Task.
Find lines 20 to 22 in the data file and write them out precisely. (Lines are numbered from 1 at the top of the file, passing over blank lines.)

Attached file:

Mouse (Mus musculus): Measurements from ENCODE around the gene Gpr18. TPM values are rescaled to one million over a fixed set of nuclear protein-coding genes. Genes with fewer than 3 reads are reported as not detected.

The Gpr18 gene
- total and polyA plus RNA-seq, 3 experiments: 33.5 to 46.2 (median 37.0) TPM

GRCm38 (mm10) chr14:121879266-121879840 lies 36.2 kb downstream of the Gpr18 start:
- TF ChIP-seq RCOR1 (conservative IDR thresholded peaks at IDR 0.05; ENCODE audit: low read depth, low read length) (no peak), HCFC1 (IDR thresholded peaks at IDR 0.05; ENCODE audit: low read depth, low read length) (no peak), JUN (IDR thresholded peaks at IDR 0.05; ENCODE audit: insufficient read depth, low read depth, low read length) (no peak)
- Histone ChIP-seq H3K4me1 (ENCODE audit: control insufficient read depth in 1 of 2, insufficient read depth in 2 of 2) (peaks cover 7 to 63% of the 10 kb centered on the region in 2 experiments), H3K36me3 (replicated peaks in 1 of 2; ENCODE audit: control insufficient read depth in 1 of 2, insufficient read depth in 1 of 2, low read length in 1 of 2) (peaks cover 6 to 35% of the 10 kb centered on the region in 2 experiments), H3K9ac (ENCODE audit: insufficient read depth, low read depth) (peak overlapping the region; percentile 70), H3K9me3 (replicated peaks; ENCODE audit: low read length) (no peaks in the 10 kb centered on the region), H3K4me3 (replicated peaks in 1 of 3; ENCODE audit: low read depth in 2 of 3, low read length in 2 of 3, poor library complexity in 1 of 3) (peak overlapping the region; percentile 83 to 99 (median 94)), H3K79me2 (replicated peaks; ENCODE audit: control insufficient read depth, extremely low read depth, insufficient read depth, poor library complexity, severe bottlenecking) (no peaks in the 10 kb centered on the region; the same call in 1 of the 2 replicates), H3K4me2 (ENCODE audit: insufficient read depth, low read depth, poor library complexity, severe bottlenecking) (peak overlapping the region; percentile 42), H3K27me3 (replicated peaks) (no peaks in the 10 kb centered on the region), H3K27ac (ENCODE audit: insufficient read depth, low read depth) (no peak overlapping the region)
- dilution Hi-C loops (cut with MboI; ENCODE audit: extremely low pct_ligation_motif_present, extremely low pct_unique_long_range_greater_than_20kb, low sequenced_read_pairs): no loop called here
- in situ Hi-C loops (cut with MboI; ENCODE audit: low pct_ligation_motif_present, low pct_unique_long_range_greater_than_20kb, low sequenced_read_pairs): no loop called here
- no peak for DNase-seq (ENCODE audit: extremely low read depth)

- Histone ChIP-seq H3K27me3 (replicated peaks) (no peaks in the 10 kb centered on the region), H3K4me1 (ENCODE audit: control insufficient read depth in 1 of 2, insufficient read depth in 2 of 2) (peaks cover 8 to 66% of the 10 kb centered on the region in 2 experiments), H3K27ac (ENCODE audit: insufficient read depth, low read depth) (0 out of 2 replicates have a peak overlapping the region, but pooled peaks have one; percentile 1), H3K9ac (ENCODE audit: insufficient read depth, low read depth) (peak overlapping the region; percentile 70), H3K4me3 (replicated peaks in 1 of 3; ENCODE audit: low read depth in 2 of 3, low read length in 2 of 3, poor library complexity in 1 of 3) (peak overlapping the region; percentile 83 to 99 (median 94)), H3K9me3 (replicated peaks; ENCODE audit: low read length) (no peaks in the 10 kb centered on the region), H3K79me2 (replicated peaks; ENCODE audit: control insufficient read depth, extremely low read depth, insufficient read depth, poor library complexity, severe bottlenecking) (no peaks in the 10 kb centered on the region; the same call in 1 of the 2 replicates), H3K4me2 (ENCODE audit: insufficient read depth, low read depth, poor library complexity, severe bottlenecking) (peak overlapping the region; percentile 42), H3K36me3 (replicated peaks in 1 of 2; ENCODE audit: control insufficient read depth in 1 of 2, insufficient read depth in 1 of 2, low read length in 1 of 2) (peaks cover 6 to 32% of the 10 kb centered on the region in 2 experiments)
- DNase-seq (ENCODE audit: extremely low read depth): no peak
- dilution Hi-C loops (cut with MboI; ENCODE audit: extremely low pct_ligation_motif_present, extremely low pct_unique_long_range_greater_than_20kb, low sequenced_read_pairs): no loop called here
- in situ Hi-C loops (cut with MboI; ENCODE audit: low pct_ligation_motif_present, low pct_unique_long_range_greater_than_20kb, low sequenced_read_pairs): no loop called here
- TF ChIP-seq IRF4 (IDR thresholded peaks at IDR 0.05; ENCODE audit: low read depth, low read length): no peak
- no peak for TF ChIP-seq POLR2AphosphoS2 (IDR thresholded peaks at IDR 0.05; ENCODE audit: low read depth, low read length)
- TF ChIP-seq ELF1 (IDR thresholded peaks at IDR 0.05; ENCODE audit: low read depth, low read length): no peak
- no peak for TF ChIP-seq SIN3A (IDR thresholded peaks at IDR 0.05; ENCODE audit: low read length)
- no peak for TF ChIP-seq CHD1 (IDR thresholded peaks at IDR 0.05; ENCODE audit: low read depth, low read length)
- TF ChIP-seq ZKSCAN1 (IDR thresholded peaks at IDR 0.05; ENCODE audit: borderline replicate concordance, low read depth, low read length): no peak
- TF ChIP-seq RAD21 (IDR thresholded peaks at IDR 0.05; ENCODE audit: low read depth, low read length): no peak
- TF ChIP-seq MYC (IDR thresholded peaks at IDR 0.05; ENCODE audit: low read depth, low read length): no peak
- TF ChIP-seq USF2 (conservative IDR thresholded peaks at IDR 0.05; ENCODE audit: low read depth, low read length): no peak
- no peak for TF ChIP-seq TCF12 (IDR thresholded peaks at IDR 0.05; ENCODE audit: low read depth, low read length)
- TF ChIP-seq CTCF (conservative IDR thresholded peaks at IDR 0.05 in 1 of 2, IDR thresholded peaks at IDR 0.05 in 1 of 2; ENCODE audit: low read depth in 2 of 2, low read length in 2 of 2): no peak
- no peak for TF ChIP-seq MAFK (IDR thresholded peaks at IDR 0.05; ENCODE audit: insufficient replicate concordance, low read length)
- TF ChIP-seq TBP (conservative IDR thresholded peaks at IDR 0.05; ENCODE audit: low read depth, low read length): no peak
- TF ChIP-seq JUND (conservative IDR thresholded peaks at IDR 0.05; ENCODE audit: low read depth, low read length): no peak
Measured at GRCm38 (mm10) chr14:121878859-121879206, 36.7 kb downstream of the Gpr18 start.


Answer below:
- TF ChIP-seq RAD21 (IDR thresholded peaks at IDR 0.05; ENCODE audit: low read depth, low read length): no peak
- TF ChIP-seq MYC (IDR thresholded peaks at IDR 0.05; ENCODE audit: low read depth, low read length): no peak
- TF ChIP-seq USF2 (conservative IDR thresholded peaks at IDR 0.05; ENCODE audit: low read depth, low read length): no peak